To be effective, the biosafety reviewers will need skills in risk assessment and risk management procedures in addition to their biological expertise. They will also need a broad understanding of the principles of inspections and monitoring. Training programmes, organised regularly by the biosafety administration office, help provide biosafety skills for existing and new reviewers. Past applications provide case studies to build experience and confidence in the risk assessment process. International training manuals and programs are available to assist with risk assessment and biosafety training.

    Scientific biosafety review teams require a significant amount of information and data on which to base their recommendations. Information to support safety assessments and recommendations is available from many sources and in a variety of formats: peer reviewed scientific publications, experts in relevant professional fields (e.g., breeders, agronomists, seed suppliers), conference proceedings, review articles, and colleagues working in local institutions. Decision documents from other national biosafety committees are a particularly rich source of information on identified risks and management options for particular GMOs and products.

    Feedback is a useful and often essential component for GMO trials and general releases. Trials are carried out to collect data of commercial and biosafety importance. Regulators can implement feedback mechanisms to ensure that findings and experiences from field trials are tabled for consideration by review teams. This keeps the reviewers informed of issues that arise during the trials and helps them to determine management procedures for future trials. This feedback also provides regulators with information to address concerns that may arise during or after the trials. It is essential for the regulatory authorities to be very precise about the data that they want collected and the acceptable methodology for doing this monitoring. Collecting data after general release approval can be requested as a condition of the approval.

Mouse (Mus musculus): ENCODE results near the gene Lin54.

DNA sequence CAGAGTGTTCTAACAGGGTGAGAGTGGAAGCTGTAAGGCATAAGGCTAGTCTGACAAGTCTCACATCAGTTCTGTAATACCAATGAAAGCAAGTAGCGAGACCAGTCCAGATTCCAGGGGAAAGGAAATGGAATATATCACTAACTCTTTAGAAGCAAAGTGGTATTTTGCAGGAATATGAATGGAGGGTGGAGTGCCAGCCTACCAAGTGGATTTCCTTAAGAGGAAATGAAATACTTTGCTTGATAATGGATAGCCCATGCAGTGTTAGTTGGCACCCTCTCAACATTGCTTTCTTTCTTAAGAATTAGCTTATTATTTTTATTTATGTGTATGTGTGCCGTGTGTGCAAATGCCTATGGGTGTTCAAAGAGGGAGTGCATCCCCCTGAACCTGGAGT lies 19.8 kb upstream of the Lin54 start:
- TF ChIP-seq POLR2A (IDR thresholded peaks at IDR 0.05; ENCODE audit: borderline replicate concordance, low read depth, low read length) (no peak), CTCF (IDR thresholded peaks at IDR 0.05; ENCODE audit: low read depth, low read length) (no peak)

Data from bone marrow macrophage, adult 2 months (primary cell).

Ultimately the sustainability of any national biosafety system will be determined by its recurrent funding. To this end, developers of regulatory frameworks and administrative systems need to balance efficiency and effectiveness to ensure an affordable system that maintains high safety standards.

    Biosafety systems require implementation and running costs for effective compliance. The costs of establishing and operating a biosafety system include:

    • Education of policy makers and stakeholders